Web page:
Since the launch of Bitcoin, the first-ever decentralized digital currency, in 2009, the cryptocurrency market has grown dramatically. There are now more than 7,000 cryptocurrencies with a combined market cap of more than $3.3 trillion (as of November 8, 2021). This was a record, according to CoinGecko.
The launch of Bitcoin-linked Exchange Traded Funds in October, along with vocal support from notable crypto proponents like Elon Musk, helped fuel the recent upsurge in combined cryptocurrency market cap. Bitcoin, Ethereum, and Solana, among others, have also become more of a trusted commodity among investors despite periods of volatility. Conversely, meme coins like Dogecoin and Shiba Inu are attracting younger investors and inspiring high trading frequencies. Read on to learn more about Shiba Inu.
- 1. The Cryptocurrency Was Inspired by Popular Meme
The Shiba Inu cryptocurrency traces its roots back to a 2010 photo of the Shiba Inu rescue dog Kabosu. A picture of the dog began circulating on the Internet that year after the owner started blogging about the rescue animal. In 2013 a Reddit user posted a photo of the dog with a caption that inspired the “doge” meme and, ultimately, Dogecoin, which is among the top 10 cryptocurrencies based on market cap.
Shiba Inu, the cryptocurrency also inspired by the photo of the dog, is not far behind Dogecoin in terms of market cap. Advertised on its website as “DOGECOIN KILLER,” Shiba Inu was launched in August 2020 by an anonymous figure under the pseudonym “Ryoshi.” The token is based on Ethereum and is one of several dog-themed cryptocurrencies, which includes Baby Dogecoin, Alaska Inu, and Alaskan Malamute Token.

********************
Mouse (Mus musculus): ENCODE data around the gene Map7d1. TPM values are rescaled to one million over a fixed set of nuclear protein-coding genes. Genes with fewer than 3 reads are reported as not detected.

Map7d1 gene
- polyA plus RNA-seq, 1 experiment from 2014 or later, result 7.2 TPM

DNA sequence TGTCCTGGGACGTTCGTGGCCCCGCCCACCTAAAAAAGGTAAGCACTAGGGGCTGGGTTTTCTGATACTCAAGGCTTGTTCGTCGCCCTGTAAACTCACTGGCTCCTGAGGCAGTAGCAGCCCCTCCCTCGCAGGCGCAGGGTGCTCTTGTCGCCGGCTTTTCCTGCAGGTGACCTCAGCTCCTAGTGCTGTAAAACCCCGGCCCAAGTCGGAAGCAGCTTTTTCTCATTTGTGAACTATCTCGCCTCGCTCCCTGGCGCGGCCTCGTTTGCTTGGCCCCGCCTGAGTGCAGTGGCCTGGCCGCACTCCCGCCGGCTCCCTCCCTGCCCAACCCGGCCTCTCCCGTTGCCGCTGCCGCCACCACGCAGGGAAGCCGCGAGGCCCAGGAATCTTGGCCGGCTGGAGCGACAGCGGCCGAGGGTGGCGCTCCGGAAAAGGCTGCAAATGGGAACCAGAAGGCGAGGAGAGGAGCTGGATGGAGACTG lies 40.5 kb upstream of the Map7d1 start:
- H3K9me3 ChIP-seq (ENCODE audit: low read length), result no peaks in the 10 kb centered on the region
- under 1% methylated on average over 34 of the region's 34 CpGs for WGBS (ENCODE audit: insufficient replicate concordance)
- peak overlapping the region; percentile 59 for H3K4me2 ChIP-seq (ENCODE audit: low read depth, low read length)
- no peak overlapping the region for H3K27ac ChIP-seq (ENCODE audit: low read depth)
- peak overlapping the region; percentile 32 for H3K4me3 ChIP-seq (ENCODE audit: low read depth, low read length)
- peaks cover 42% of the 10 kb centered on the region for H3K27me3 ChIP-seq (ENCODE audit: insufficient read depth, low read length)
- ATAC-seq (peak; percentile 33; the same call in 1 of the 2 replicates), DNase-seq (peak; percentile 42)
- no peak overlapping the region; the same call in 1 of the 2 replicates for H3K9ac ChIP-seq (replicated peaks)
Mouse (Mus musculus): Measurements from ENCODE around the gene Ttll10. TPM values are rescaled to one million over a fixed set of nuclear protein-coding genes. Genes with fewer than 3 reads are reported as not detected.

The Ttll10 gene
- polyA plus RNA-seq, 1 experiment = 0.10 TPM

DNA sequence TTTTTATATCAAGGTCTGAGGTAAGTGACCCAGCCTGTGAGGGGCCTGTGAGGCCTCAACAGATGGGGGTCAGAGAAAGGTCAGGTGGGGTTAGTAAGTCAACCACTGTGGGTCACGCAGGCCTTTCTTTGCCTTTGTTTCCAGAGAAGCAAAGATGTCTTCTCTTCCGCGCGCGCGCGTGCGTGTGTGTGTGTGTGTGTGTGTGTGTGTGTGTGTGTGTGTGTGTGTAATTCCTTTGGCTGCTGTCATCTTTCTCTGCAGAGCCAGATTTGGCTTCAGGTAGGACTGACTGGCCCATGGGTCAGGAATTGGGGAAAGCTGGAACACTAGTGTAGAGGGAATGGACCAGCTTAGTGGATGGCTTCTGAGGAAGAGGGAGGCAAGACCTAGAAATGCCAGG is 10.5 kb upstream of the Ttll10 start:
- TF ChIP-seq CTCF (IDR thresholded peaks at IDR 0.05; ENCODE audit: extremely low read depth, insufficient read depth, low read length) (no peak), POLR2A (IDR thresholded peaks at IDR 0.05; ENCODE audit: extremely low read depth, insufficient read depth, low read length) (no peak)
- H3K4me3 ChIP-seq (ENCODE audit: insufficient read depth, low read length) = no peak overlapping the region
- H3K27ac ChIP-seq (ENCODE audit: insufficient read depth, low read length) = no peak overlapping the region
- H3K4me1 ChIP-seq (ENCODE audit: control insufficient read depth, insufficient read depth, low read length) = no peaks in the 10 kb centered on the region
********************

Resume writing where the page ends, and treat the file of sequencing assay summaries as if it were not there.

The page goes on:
- 1. Its Trading Volume Is Greater Than Bitcoin
Despite its volatility, Shiba Inu has been viewed favorably among many young investors, who feel they missed out on the potential of substantial earnings via early-stage investments in Bitcoin and Dogecoin. In the 30 days before November 4, 2021, Shiba Inu increased in value by over 380 percent. It had increased more than 76 million percent during the 12 months prior. Moreover, its official Twitter account had attracted more followers than that of Ethereum, and it was the third-most searched cryptocurrency on Google.
“Seeing Bitcoin’s rise, some younger investors without a lot of money want to profit from crypto as well,” notes Johnny Lyu, CEO of cryptocurrency exchange KuCoin. “But you’d need over $60,000 to buy one Bitcoin. So they turn to Dogecoin and SHIB, where you buy tons using just $100.”
On October 28, Shiba Inu’s trading volume was threefold that of Bitcoin’s on KuCoin. Around the same time, more than 500,000 people had signed a petition on Change.org to get the cryptocurrency listed on Robinhood.
- 3. Despite Its Success, Shiba Inu has Its Skeptics
Although Lyu is a proponent of Shiba Inu as a solid long-term investment, other investors are more skeptical of the cryptocurrency in large part due to its volatile performance history and relative lack of distinction regarding functionality. Bedrock Capital founder Geoff Lewis compared Shiba Inu to Pets.com, which was a massive commercial failure during the dot-com bubble in the early 2000s. Similarly, Peter Mallouk, CEO at Creative Planning, expects the token to eventually be worthless.